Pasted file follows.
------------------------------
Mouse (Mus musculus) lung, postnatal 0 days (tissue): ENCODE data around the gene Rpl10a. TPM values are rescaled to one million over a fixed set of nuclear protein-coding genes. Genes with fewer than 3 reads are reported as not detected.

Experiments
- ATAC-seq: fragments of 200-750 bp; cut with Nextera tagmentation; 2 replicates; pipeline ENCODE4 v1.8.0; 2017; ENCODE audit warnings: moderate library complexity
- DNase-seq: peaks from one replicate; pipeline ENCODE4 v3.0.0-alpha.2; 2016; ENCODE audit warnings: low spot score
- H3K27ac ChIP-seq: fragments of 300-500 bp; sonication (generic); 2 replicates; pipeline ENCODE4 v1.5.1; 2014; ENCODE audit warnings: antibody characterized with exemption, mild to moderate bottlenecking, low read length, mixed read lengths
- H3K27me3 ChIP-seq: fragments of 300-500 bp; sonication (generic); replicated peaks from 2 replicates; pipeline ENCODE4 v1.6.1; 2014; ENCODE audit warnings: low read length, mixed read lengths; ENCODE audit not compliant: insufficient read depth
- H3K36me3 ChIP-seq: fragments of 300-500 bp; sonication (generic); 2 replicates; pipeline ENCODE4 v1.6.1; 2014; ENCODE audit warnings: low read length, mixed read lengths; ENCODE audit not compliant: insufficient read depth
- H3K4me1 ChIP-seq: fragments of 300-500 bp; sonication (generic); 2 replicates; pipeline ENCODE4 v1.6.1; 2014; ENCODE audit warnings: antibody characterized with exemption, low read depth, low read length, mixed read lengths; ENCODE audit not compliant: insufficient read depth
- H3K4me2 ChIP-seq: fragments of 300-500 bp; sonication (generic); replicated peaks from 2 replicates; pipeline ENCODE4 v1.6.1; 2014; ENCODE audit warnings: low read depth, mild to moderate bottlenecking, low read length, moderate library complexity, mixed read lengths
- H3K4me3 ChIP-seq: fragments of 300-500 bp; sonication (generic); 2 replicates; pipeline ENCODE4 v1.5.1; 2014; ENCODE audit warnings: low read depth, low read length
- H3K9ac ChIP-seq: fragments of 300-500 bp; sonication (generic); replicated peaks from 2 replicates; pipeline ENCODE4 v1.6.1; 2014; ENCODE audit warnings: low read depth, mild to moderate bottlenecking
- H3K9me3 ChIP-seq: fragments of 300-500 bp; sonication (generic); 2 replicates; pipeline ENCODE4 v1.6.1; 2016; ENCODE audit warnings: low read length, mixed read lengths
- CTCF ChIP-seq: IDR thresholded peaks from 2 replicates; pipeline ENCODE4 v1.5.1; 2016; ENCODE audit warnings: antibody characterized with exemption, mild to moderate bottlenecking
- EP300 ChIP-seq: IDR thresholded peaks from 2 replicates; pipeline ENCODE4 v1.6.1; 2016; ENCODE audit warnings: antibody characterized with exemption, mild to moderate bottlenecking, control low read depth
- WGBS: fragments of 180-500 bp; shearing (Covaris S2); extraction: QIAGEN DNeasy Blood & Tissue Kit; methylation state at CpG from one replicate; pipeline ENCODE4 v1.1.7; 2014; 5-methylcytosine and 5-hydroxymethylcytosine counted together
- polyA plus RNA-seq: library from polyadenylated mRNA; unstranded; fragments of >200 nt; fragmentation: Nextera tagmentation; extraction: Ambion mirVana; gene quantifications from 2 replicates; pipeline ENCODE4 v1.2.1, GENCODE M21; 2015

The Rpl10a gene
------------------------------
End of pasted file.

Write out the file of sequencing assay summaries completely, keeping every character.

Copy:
Mouse (Mus musculus) lung, postnatal 0 days (tissue): ENCODE data around the gene Rpl10a. TPM values are rescaled to one million over a fixed set of nuclear protein-coding genes. Genes with fewer than 3 reads are reported as not detected.

Experiments
- ATAC-seq: fragments of 200-750 bp; cut with Nextera tagmentation; 2 replicates; pipeline ENCODE4 v1.8.0; 2017; ENCODE audit warnings: moderate library complexity
- DNase-seq: peaks from one replicate; pipeline ENCODE4 v3.0.0-alpha.2; 2016; ENCODE audit warnings: low spot score
- H3K27ac ChIP-seq: fragments of 300-500 bp; sonication (generic); 2 replicates; pipeline ENCODE4 v1.5.1; 2014; ENCODE audit warnings: antibody characterized with exemption, mild to moderate bottlenecking, low read length, mixed read lengths
- H3K27me3 ChIP-seq: fragments of 300-500 bp; sonication (generic); replicated peaks from 2 replicates; pipeline ENCODE4 v1.6.1; 2014; ENCODE audit warnings: low read length, mixed read lengths; ENCODE audit not compliant: insufficient read depth
- H3K36me3 ChIP-seq: fragments of 300-500 bp; sonication (generic); 2 replicates; pipeline ENCODE4 v1.6.1; 2014; ENCODE audit warnings: low read length, mixed read lengths; ENCODE audit not compliant: insufficient read depth
- H3K4me1 ChIP-seq: fragments of 300-500 bp; sonication (generic); 2 replicates; pipeline ENCODE4 v1.6.1; 2014; ENCODE audit warnings: antibody characterized with exemption, low read depth, low read length, mixed read lengths; ENCODE audit not compliant: insufficient read depth
- H3K4me2 ChIP-seq: fragments of 300-500 bp; sonication (generic); replicated peaks from 2 replicates; pipeline ENCODE4 v1.6.1; 2014; ENCODE audit warnings: low read depth, mild to moderate bottlenecking, low read length, moderate library complexity, mixed read lengths
- H3K4me3 ChIP-seq: fragments of 300-500 bp; sonication (generic); 2 replicates; pipeline ENCODE4 v1.5.1; 2014; ENCODE audit warnings: low read depth, low read length
- H3K9ac ChIP-seq: fragments of 300-500 bp; sonication (generic); replicated peaks from 2 replicates; pipeline ENCODE4 v1.6.1; 2014; ENCODE audit warnings: low read depth, mild to moderate bottlenecking
- H3K9me3 ChIP-seq: fragments of 300-500 bp; sonication (generic); 2 replicates; pipeline ENCODE4 v1.6.1; 2016; ENCODE audit warnings: low read length, mixed read lengths
- CTCF ChIP-seq: IDR thresholded peaks from 2 replicates; pipeline ENCODE4 v1.5.1; 2016; ENCODE audit warnings: antibody characterized with exemption, mild to moderate bottlenecking
- EP300 ChIP-seq: IDR thresholded peaks from 2 replicates; pipeline ENCODE4 v1.6.1; 2016; ENCODE audit warnings: antibody characterized with exemption, mild to moderate bottlenecking, control low read depth
- WGBS: fragments of 180-500 bp; shearing (Covaris S2); extraction: QIAGEN DNeasy Blood & Tissue Kit; methylation state at CpG from one replicate; pipeline ENCODE4 v1.1.7; 2014; 5-methylcytosine and 5-hydroxymethylcytosine counted together
- polyA plus RNA-seq: library from polyadenylated mRNA; unstranded; fragments of >200 nt; fragmentation: Nextera tagmentation; extraction: Ambion mirVana; gene quantifications from 2 replicates; pipeline ENCODE4 v1.2.1, GENCODE M21; 2015

The Rpl10a gene